Tuesday, February 2, 2010

Scandal Behind the Image

By: Chris Rossi, Associate Curator of Exhibitions

Many older pieces of folk art are created on material that might not normally be called “archivally approved”. Some of these same materials are used to back works of art as well. So it shouldn’t have been surprising to find that our lovely needlework picture created by Sally S. Washburn in January of 1808 was backed and sewn to an 1807 edition of the Otsego Herald.

What did come as a revelation were two little advertisements listed in that paper. I have this crazy idea that bad public behavior is a phenomenon of the modern age. I stand corrected. What we have in the 1807 Otsego Herald, from Oxford New York is the public airing of a private spat. Move over Tiger and Elin, Jenny and Mark Sanford, the Sills are hard at it in the press.

The October 30 advertisement, posted by Mr. Andrew Sills warns neighbors against harboring or trusting his wife, as he “shall pay no debts of her contracting.” Mrs. Parnell Sills takes it one step further in her advertisement. There she warns the public, more particularly all females “….against trusting him in any respect, for fear he will deceive and abase them, as he has the subscriber.” This after a preamble where in she gives hints at the numerous imprudences of her husband, including some that seem rather risqué for print in a public paper of the period. What happened with the Sills?! The advertisements leave one speculating on what went so terribly wrong that it would lead to dueling personal ads in an 1807 local newspaper. Then in contrast we have the needlework picture–a lovely depiction of domestic bliss with lovers courting against the backdrop of a charmingly rendered house and gardens. Who would ever imagine the intrigue and scandal that lurks hidden on the flip side of that innocent image.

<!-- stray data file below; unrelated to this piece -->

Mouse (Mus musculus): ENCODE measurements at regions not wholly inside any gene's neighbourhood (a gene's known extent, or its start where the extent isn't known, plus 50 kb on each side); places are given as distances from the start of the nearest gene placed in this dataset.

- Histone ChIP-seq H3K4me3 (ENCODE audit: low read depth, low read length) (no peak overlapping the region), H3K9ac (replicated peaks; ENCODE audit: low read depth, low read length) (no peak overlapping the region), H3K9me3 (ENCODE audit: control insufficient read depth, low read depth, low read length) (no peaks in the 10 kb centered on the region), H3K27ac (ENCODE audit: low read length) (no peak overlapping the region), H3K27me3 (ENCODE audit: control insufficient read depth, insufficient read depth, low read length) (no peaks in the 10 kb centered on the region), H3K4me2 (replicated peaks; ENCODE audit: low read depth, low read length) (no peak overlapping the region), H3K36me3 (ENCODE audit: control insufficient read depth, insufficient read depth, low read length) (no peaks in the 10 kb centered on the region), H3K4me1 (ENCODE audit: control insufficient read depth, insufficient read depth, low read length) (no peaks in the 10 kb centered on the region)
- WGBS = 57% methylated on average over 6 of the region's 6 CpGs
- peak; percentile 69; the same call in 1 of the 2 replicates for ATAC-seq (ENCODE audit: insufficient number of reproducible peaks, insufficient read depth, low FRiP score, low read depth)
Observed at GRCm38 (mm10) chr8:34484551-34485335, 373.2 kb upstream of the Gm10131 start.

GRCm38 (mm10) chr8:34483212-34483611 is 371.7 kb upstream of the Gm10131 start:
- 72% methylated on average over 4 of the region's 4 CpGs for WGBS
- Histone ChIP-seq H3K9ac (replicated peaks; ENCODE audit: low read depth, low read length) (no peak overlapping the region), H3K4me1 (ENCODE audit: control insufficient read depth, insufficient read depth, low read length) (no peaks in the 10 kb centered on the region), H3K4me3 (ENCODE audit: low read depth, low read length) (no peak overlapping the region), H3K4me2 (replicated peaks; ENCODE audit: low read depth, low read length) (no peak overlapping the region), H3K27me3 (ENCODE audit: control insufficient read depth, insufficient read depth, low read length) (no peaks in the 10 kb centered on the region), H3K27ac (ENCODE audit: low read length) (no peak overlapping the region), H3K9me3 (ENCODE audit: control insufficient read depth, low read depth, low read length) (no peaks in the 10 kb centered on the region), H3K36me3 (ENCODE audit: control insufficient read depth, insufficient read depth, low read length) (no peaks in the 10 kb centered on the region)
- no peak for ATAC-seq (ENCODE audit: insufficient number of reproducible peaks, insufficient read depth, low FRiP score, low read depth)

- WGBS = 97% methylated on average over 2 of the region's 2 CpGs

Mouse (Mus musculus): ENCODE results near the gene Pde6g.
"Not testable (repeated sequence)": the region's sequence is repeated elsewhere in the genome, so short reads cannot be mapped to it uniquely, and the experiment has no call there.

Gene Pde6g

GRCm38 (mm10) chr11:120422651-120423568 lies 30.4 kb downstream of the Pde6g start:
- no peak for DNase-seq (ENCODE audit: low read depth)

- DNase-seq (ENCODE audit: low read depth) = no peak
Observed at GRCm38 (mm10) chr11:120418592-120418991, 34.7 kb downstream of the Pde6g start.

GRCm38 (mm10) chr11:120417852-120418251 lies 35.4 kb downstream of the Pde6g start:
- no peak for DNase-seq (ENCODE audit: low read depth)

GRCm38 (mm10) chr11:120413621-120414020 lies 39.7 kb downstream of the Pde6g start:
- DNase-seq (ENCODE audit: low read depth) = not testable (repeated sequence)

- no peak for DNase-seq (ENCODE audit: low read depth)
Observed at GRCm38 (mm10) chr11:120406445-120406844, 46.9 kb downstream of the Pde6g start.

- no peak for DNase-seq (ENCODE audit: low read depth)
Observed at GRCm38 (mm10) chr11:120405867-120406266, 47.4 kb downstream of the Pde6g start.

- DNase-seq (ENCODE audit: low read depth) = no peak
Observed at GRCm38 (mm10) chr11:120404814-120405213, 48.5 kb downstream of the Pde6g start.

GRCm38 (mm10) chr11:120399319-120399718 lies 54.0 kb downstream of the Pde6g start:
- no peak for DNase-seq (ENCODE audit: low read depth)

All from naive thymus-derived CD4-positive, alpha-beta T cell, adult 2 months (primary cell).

Above: Needlework Picture by Sally S. Washburn, 1808, Fenimore Art Museum Collection along with Otsego Herald backing and close-up of articles.


Tobi Voigt said...

What an amazing find! Thanks for sharing!

Jenn Mac said...

Interesting indeed. I bet The Sills had no idea their spat would be read about so many years later!!

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